South Sudan is the world’s newest officially recognised country, gaining independence from Sudan in July 2011, along with jurisdiction of approximately 75 percent of the oil reserves and production in the previously unified Sudan. At a time when oil prices were at an historic high, its future seemed bright. However, trade disputes and armed conflict, which affected oil production, have made for a bumpy ride for the fledgling country.
In May 2015, fighting intensified in the Upper Nile and Unity states of South Sudan. They contain many of the key oil fields and towns, such as Tangrial Bil, Melut, Foluj, Malakal, and Bentiu. Rebel forces have announced that they are targeting control of the oilfields in order to cut off the government’s oil revenues and disrupt its ability to function and wage war. At current oil prices of $60–65 per barrel, South Sudan is earning around $100 million in profit per month from oil exports, which is around 90 percent of the government’s income. According to recent reports, Paloch in Upper Nile state is the only region currently producing in South Sudan, at approximately 160,000 barrels per day (bpd). Rebels are thought to be closing in on this location.
China’s CNPC is the main operator in South Sudan, with Petronas of Malaysia, India’s ONGC Videsh, and state-owned Sudapet also holding major equity stakes. In May 2015, CNPC and Petronas evacuated over 400 foreign staff, at least temporarily, following fighting in the northeast, close to the major oilfields. This followed demands from rebel forces for oil companies to suspend production at oilfields under their control. ONGC Videsh shut down operations in Unity state after the conflict started in December 2013. In its latest financial report, published in May 2015, ONGC Videsh state that operations in South Sudan will not restart until the security situation improves. At the end of 2013, prior to the start of the conflict, reported production in South Sudan was approximately 240,000 bd. In 2014, production is reported to have fallen to around 165,000 bd. The main cause of this was the shutdown of fields in Unity state due to the security issues. It is likely that 2015 production will fall even further following the recent conflict escalation around the oil regions.
Oil operations will continue to be affected in the short to medium term due to the instability in the area. Neither government nor rebel forces are in full control of the locations in key oil regions, with both sides claiming to be in command of strategic sites. The Chinese government has actively intervened in South Sudan, deploying 700 peacekeeping troops as part of the UN mission and brokering peace agreements between the factions in support of CNPC’s investments. The aim of the peace talks was for the warring factions to form a power-sharing government by July 9, 2015. However, after several rounds of negotiations since June 2014, no agreements were reached and the talks in March 2015 ended early. Delegates met again in June 2015, but it is unlikely that the internationally mandated deadline for the formation of the joint government will be met.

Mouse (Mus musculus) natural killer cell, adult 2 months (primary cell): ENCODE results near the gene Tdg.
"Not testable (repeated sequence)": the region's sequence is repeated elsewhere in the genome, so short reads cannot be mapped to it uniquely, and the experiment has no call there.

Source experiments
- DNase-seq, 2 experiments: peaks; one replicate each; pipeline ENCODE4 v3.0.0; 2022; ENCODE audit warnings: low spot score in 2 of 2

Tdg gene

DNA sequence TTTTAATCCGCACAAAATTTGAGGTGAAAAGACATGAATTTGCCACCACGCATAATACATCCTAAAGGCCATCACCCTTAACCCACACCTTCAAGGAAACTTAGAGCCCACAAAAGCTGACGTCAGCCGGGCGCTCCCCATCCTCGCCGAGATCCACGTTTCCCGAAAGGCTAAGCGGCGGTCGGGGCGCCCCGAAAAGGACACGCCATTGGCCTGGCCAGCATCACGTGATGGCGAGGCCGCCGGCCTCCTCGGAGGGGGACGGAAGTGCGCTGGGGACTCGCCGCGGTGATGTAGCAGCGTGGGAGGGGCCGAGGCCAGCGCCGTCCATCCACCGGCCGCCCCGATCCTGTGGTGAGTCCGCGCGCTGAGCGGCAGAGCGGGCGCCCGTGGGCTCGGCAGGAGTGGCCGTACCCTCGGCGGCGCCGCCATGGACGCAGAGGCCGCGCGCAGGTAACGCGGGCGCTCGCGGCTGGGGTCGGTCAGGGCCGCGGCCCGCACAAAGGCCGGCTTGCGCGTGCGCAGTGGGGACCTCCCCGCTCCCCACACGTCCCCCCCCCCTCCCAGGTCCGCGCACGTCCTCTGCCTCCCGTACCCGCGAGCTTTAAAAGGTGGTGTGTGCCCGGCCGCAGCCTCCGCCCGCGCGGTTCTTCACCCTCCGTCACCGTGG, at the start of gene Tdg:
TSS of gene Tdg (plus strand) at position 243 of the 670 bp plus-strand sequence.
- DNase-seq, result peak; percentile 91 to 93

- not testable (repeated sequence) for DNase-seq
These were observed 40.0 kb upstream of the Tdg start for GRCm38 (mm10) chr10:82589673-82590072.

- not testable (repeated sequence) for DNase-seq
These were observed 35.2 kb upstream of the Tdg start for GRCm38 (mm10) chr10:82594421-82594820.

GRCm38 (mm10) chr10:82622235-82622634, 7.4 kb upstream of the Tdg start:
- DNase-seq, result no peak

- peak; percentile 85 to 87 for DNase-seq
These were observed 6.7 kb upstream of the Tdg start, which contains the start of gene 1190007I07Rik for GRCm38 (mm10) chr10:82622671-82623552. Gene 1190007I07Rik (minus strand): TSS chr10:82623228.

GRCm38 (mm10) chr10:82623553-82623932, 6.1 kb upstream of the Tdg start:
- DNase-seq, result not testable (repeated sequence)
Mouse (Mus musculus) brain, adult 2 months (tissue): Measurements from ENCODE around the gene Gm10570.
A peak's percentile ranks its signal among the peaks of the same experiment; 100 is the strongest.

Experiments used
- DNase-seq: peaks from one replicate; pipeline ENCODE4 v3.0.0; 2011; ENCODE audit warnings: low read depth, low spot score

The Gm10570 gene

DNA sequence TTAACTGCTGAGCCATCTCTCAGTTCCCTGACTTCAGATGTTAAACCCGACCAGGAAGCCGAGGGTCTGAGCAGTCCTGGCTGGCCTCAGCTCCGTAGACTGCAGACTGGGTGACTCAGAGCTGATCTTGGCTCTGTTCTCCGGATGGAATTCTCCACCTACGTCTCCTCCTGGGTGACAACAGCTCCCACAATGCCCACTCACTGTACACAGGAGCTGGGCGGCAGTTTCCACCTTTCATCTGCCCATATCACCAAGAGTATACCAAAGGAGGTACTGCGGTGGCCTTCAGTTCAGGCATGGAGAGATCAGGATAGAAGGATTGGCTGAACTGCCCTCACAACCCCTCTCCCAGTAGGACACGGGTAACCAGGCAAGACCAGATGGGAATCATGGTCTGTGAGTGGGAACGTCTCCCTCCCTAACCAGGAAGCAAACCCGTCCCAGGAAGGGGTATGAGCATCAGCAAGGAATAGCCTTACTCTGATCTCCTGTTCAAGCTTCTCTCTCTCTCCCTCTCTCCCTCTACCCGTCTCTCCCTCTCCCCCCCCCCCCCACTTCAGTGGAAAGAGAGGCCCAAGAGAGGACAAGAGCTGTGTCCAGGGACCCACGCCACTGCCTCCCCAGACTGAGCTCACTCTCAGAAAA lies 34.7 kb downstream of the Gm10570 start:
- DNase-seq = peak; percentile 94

According to Jonathan Markham, GlobalData’s upstream oil and gas analyst, the South Sudanese government has repeatedly borrowed from oil companies to cover budget shortfalls, accumulating large debts. ‘In August 2014, it was reported that the government was seeking an emergency loan of $200 million from CNPC, Petronas, and ONGC Videsh, in addition to the $1.6 billion it had previously borrowed. However, the oil companies declined to offer any further loans due to falling exports and ongoing conflict,’ Markham said.
Another factor hindering long-term development in South Sudan is the reliance on two Sudanese pipelines to export crude oil. South Sudan pays between $9.1 and $11 per barrel to use Sudan’s facilities and a further $15 per barrel as compensation for Sudan’s lost oil revenue after independence. South Sudan currently has no other export routes if these pipelines are cut off. The government has explored the possibility of building new pipelines through Uganda and Kenya, but these plans have not progressed past the feasibility study due to the ongoing conflict. Without alternative export routes, South Sudan will remain vulnerable to shutdown threats and unfavourable transportation contracts.
The oil industry in South Sudan is facing a difficult period after 18 months of conflict and the recent fall in oil price. Existing asset holders are reducing investments such as loans and employees due to recent events, especially ineffective ceasefire agreements and falling oil exports. Potential investors are also being deterred; for example, Exxon decided not to renew an agreement with Total to negotiate for joint exploration over parts of a 120,000 sq km (46,300 square-mile) concession in Jonglei state in April 2014. Despite 1P reserves of 3.5 billion barrels and potential for further exploration, oil companies are not willing to invest until the political and security situation improves.